[Trigger Warning for discussions of sexual assault]
The last time Gaiman really got deep into horror territory with a story in The Sandman, he wrote “24 Hours.” “Collectors” feels like a similar sort of vibe, but here there’s an undercurrent of humor that was missing before. The panels depicting the inner thoughts of various serial killers who have gathered for the convention in this issue are all tinged with a kind of bleak, shuddering pallor that makes you wonder why a writer would go to such dark places for the sake of characterizing someone who won’t appear for more than a page in this one story. Then you realize that it’s not about fleshing out these individual characters so much as aiming for a certain mood where hidden just behind the darkly comic absurdity of a bunch of serial killers getting together for a convention is a sense of real unease and danger for our heroes of this issue, Rose and Gilbert. They’re not just stuck hanging out at a hotel while they wait on the police investigation surrounding the explosion at Jed’s house that Dream caused a couple issues ago; they’re also surrounded by deeply disturbed, deeply disturbing killers.
But the brilliance of the story is that Gaiman never spends too long dwelling on the horror of the characters in the scenario; at most you get a full page delving into the psyche of any one killer (and that one page belongs to one of the most pathetic of the bunch, a guy who seems to be aware that his behavior is harmful and wants to stop, but doesn’t know how to seek out help), but then Gaiman snaps back to the scene and overlays something horrific with a joke about the near universal frustrations and experiences of attending a convention.
And it works. While much of the other stuff in Doll’s House has been pretty good leading up to this point, and has explored different areas of Gaiman’s vast storytelling interests (to wit, in the last three issues he’s done an homage to Sandman‘s superhero roots while also completely deconstructing that premise; made passing references to Chaucer, Shakespeare, and Marlowe as a historical and literary backdrop to the experiences of some guy who shows up maybe three or four more times in the entire series run; and has now presented serial killers as a metaphor for the way we sanitize the worst stories we tell ourselves), this issue really nails the horror that Sandman was originally supposed to be about without being as heavy-handed as what we saw in the earliest stories.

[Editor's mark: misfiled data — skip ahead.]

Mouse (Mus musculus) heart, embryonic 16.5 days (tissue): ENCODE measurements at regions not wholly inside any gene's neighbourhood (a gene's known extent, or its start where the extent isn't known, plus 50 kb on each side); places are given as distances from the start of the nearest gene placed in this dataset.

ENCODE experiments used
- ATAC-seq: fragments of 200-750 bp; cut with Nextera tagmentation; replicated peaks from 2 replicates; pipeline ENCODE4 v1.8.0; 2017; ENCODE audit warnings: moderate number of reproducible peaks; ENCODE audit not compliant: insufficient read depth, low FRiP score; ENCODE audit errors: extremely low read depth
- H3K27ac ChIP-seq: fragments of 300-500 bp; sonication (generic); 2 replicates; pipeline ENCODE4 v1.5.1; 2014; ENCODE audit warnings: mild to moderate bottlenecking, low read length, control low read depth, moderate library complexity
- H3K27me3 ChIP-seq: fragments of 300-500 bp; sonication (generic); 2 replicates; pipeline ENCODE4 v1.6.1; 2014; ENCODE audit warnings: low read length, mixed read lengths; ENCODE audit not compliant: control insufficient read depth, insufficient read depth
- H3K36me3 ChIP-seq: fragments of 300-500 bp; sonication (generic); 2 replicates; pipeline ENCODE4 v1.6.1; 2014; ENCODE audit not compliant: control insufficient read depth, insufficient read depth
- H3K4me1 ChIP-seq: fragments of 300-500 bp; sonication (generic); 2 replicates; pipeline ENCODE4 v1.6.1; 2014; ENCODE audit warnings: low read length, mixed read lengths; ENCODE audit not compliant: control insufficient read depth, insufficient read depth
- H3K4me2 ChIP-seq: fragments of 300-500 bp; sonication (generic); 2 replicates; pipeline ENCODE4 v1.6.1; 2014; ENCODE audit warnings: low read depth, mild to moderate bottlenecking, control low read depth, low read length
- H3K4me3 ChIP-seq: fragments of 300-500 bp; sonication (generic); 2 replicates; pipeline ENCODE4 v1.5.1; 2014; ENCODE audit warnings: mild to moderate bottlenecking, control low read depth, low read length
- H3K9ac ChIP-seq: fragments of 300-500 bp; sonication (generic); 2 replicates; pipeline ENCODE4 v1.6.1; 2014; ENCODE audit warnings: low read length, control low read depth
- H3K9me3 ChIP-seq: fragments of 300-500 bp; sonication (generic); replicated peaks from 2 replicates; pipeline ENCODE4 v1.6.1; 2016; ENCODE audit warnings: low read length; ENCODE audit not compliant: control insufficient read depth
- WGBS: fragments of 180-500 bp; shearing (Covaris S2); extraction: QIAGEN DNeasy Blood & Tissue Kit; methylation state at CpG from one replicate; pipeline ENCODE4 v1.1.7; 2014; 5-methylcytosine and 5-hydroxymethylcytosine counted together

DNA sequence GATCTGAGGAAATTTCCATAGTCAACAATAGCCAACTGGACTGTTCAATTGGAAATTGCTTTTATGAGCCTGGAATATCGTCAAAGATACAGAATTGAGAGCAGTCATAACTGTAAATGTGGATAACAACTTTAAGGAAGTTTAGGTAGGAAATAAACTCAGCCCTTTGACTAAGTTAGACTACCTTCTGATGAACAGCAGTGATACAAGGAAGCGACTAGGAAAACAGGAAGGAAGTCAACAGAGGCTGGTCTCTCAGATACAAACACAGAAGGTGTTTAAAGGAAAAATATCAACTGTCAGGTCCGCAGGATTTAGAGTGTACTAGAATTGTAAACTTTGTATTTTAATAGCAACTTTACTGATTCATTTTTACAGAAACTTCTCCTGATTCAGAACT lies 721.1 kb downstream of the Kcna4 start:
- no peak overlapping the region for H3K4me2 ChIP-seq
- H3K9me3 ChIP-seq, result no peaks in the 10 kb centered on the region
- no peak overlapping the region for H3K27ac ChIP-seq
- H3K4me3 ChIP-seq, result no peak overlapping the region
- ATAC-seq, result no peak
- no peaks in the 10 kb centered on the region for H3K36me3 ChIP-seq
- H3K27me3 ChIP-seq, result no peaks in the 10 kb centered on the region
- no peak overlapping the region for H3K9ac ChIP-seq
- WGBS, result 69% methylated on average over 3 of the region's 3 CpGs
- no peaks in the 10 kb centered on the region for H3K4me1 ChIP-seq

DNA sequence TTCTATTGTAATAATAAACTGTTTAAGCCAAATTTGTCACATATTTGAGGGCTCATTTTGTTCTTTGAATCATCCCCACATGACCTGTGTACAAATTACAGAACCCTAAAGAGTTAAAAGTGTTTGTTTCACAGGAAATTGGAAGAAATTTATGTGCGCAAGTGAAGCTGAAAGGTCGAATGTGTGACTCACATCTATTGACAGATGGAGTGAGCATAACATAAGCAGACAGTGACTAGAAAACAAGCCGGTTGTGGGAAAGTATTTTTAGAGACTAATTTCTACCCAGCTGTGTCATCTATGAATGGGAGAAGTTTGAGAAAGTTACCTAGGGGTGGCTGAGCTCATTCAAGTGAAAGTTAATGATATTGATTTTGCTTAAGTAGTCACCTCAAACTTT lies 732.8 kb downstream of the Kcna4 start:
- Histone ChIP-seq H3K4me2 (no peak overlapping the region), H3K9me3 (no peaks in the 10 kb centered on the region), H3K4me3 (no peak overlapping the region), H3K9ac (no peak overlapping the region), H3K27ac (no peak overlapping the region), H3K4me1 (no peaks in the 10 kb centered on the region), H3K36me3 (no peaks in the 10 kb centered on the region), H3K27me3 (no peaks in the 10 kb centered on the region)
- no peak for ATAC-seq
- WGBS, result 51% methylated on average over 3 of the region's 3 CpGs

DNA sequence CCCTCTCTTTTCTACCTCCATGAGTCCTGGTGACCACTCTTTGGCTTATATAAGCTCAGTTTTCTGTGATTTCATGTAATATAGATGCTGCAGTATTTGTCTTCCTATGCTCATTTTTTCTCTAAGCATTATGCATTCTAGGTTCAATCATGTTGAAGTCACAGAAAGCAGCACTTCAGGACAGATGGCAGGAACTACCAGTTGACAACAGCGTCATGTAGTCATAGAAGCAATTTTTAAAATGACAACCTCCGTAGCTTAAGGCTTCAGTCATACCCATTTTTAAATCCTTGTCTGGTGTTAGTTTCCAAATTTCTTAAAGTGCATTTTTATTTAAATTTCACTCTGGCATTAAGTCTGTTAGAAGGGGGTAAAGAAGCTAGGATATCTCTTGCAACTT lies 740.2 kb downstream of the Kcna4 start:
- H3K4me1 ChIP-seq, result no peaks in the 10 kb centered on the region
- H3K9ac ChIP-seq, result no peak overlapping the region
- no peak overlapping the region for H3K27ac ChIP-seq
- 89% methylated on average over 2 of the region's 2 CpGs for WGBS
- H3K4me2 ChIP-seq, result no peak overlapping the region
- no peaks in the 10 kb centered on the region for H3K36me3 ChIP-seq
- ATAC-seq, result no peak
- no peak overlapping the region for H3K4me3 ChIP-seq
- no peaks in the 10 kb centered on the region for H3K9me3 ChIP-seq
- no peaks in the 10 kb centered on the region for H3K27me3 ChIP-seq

Moving past the gushing praise though, there’s some interesting stuff going on here with the nature of retelling different versions of the same stories over and over again. The strongest example I can see in this issue is the early scene where Gilbert tells Rose an early version of the Red Riding Hood story that involves the wolf getting the girl to unwittingly cannibalize her grandmother before instructing her to burn her clothes and climb into bed naked with it so it can eat her. Gilbert points out there are earlier, less savory versions than this one (I’m presuming there’s probably a version involving explicit sexual assault, though the wolf’s instructions that the girl climb into bed naked is pretty suggestive already), but the popular one that gets retold the most is the sanitized version with the happy ending. Later in the issue, this whole business with Red Riding Hood gets a call back in the form of Rose being attacked by one of the serial killers who apparently likes to rape and kill children at one of the Disney theme parks (Disney’s never mentioned by name, but with allusions to the Small World ride and the character’s description of his “special place,” it’s pretty obvious).
It should be noted that this is the second time in the course of Doll’s House that Rose has been threatened with sexual assault (I barely mentioned the first occurrence because the scene was extremely brief and didn’t do anything besides introduce Gilbert), and it’s more than a little problematic that our female protagonist’s brushes with physical danger always seem to involve a threat of sexual violation; I know this was written in ’89, but you still have to call these things out when you notice them.
At least this time Gaiman is doing something interesting with deliberate calls back to the Red Riding Hood story (the attacker is wearing a t-shirt with a picture of a grinning cartoon wolf, he gains entry to Rose’s hotel room by pretending to have a message from her grandmother, etc.). We’re probably supposed to take away that this whole incident, leading right up to Dream’s summoning to the convention (he acts very much as a deus ex machina for this issue, arriving only when Rose calls for him and then immediately setting about resolving the problems established at the story’s start), is like the worse versions of Red Riding Hood that Gilbert alludes to. Gaiman seems to be suggesting that our cultural stories are cyclical, repeating ad nauseum in various forms through our lives, and often we clean them up and pretend they aren’t as bad as they really are for the sake of actually being able to bear the stories at all. That Dream shows up after this and punishes all the serial killers by ridding them of their delusions about their own natures would support this reading, I think.
For this issue we’re finally back to the regular art team of Dringenberg and Jones, and they do a spectacular job with the diverse cast of characters. Dringenberg’s faces are really on point in this issue, with a multitude of panels that convey such precise character emotions. Besides that, the panels depicting the various serial killers in action are suitably horrific, with just the right details highlighted to emphasize what makes each killer scary and unusual.
Next time Rose’s story will reach its climax as she finally realizes her abilities as a Dream Vortex and accidentally forces her housemates to confront some difficult truths about themselves.